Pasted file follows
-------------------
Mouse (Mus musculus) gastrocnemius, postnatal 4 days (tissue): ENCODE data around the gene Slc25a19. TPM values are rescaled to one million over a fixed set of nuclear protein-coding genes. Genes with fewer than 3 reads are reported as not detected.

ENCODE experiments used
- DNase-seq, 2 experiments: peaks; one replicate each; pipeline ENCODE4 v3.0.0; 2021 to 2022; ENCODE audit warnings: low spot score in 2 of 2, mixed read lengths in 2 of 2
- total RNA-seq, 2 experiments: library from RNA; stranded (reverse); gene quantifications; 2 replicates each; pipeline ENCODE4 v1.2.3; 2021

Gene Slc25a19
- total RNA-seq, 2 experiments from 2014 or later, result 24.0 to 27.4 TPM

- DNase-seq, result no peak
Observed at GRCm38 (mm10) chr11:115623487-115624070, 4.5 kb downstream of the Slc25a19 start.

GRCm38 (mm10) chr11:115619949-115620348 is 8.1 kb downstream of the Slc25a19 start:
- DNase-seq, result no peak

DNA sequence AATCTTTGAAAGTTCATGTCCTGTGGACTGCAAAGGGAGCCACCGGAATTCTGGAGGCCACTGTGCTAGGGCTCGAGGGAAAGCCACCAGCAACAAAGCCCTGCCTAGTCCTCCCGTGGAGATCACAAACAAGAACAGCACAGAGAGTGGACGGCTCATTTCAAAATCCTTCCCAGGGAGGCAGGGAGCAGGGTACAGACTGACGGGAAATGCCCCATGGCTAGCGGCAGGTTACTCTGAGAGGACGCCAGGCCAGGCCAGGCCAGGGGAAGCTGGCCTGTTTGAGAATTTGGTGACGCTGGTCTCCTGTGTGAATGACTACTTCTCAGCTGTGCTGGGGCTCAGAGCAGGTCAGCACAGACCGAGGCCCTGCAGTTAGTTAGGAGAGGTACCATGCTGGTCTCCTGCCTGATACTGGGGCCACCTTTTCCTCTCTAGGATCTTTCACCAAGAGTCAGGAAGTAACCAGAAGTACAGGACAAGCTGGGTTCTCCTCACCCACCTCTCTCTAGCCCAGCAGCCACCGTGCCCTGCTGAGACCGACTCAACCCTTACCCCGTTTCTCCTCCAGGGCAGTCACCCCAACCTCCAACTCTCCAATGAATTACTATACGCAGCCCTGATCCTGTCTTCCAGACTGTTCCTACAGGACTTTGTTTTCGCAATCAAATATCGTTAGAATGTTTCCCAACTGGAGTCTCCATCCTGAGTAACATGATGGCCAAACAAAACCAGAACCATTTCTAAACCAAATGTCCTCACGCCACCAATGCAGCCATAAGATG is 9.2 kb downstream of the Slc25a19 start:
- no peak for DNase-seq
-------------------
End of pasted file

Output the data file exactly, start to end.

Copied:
Mouse (Mus musculus) gastrocnemius, postnatal 4 days (tissue): ENCODE data around the gene Slc25a19. TPM values are rescaled to one million over a fixed set of nuclear protein-coding genes. Genes with fewer than 3 reads are reported as not detected.

ENCODE experiments used
- DNase-seq, 2 experiments: peaks; one replicate each; pipeline ENCODE4 v3.0.0; 2021 to 2022; ENCODE audit warnings: low spot score in 2 of 2, mixed read lengths in 2 of 2
- total RNA-seq, 2 experiments: library from RNA; stranded (reverse); gene quantifications; 2 replicates each; pipeline ENCODE4 v1.2.3; 2021

Gene Slc25a19
- total RNA-seq, 2 experiments from 2014 or later, result 24.0 to 27.4 TPM

- DNase-seq, result no peak
Observed at GRCm38 (mm10) chr11:115623487-115624070, 4.5 kb downstream of the Slc25a19 start.

GRCm38 (mm10) chr11:115619949-115620348 is 8.1 kb downstream of the Slc25a19 start:
- DNase-seq, result no peak

DNA sequence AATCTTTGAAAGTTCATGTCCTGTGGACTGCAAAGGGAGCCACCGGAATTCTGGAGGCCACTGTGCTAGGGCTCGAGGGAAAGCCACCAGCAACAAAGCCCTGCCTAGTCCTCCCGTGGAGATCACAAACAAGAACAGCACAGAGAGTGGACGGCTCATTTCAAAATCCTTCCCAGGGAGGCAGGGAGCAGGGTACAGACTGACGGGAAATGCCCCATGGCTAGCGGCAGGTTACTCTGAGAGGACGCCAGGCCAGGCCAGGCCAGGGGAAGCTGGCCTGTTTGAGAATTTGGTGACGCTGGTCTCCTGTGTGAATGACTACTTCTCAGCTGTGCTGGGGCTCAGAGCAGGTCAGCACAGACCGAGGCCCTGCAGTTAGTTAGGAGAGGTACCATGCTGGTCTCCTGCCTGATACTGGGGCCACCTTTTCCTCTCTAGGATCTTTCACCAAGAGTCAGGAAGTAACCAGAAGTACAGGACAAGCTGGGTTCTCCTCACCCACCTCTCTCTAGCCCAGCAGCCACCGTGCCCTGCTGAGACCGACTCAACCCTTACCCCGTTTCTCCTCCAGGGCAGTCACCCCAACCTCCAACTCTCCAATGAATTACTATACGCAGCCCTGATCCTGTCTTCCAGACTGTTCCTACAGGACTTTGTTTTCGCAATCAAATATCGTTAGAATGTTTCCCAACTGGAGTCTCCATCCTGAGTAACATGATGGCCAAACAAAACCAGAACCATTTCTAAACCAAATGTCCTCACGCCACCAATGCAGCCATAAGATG is 9.2 kb downstream of the Slc25a19 start:
- no peak for DNase-seq